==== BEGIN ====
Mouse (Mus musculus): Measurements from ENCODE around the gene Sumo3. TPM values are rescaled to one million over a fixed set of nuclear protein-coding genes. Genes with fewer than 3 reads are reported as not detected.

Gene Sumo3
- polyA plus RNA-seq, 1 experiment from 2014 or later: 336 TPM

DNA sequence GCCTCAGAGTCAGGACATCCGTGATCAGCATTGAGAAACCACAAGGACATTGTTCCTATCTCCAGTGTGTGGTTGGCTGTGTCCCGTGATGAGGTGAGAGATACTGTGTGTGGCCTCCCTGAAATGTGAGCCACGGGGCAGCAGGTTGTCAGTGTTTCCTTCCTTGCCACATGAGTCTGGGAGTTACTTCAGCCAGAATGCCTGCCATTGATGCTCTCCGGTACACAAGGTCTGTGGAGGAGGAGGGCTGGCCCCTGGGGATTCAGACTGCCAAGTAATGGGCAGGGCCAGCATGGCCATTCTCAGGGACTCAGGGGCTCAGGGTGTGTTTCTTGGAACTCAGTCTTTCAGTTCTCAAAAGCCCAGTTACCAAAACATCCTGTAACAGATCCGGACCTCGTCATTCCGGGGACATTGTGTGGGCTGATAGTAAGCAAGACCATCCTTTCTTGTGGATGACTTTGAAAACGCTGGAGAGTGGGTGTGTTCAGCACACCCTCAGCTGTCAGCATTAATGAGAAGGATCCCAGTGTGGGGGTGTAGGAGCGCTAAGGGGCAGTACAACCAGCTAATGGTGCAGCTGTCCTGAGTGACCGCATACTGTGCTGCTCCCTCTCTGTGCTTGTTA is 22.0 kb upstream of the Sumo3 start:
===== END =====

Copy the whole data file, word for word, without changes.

Mouse (Mus musculus): Measurements from ENCODE around the gene Sumo3. TPM values are rescaled to one million over a fixed set of nuclear protein-coding genes. Genes with fewer than 3 reads are reported as not detected.

Gene Sumo3
- polyA plus RNA-seq, 1 experiment from 2014 or later: 336 TPM

DNA sequence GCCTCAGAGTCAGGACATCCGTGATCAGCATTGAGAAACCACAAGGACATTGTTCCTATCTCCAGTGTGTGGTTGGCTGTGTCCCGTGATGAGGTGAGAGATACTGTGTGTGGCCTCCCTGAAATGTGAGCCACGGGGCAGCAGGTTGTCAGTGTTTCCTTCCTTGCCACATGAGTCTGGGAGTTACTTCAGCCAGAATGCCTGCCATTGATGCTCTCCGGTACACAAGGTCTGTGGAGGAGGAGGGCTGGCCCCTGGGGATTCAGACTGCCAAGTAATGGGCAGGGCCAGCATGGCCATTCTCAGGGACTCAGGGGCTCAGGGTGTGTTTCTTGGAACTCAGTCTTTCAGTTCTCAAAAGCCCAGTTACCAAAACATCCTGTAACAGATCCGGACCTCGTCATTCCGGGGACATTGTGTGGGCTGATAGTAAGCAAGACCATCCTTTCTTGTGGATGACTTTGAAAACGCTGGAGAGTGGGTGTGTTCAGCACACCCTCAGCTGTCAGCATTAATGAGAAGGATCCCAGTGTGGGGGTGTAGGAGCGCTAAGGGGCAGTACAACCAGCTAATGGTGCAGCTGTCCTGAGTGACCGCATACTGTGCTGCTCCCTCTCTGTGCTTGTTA is 22.0 kb upstream of the Sumo3 start: